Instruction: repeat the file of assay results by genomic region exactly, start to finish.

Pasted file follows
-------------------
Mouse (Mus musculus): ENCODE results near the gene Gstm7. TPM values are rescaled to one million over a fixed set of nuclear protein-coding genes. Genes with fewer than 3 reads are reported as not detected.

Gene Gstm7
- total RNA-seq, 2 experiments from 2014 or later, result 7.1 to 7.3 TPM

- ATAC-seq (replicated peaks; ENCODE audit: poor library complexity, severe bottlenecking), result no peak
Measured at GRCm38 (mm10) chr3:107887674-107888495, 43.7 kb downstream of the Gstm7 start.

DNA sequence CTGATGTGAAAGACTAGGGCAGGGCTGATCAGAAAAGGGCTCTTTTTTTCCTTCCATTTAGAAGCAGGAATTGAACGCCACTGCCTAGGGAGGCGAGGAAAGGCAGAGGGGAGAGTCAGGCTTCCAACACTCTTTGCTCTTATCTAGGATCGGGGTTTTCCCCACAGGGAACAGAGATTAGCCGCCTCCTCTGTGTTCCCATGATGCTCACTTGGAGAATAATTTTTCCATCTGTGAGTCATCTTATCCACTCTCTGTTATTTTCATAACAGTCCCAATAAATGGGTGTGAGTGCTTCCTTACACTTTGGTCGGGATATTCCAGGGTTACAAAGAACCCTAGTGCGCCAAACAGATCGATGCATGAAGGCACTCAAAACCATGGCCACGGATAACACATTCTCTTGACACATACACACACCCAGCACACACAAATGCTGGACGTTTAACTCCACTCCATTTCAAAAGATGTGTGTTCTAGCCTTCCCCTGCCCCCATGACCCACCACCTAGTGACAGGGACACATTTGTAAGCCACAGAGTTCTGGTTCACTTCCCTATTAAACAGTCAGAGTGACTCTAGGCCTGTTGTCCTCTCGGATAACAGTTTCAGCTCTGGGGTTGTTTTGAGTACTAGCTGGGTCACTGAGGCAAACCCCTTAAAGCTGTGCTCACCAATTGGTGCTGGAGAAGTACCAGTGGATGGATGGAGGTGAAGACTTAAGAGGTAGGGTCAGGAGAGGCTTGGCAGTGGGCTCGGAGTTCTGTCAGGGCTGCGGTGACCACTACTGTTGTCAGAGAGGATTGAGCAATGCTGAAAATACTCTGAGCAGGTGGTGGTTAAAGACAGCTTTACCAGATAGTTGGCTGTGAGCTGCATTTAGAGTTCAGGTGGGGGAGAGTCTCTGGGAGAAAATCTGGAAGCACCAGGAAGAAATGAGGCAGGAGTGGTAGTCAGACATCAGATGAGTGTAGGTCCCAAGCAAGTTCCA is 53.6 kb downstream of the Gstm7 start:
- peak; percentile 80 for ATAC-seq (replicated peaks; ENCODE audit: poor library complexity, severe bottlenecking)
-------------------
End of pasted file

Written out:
Mouse (Mus musculus): ENCODE results near the gene Gstm7. TPM values are rescaled to one million over a fixed set of nuclear protein-coding genes. Genes with fewer than 3 reads are reported as not detected.

Gene Gstm7
- total RNA-seq, 2 experiments from 2014 or later, result 7.1 to 7.3 TPM

- ATAC-seq (replicated peaks; ENCODE audit: poor library complexity, severe bottlenecking), result no peak
Measured at GRCm38 (mm10) chr3:107887674-107888495, 43.7 kb downstream of the Gstm7 start.

DNA sequence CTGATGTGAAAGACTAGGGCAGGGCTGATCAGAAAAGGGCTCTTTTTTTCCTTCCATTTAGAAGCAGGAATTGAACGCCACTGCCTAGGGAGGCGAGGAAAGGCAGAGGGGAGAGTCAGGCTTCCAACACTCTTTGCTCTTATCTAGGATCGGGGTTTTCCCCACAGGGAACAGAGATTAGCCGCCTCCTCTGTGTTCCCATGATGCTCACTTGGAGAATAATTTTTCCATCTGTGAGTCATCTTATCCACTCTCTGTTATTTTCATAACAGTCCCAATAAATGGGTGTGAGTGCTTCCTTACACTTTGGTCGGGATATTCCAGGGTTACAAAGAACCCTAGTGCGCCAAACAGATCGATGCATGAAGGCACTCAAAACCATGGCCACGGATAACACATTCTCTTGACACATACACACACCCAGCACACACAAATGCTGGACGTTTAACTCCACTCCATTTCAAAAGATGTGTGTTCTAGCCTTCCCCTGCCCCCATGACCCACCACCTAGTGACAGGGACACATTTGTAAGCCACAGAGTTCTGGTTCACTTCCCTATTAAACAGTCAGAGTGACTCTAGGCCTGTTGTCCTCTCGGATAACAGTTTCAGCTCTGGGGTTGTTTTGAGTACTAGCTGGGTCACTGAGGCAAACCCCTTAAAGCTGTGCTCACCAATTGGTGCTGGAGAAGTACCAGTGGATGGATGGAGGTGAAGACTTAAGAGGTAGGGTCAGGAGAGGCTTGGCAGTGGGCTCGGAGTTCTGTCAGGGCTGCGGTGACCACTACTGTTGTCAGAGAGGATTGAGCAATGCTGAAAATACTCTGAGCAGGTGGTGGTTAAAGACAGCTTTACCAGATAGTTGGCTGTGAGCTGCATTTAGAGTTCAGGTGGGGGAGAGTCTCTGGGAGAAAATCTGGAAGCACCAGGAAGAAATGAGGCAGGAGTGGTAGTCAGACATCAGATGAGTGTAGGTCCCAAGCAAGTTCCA is 53.6 kb downstream of the Gstm7 start:
- peak; percentile 80 for ATAC-seq (replicated peaks; ENCODE audit: poor library complexity, severe bottlenecking)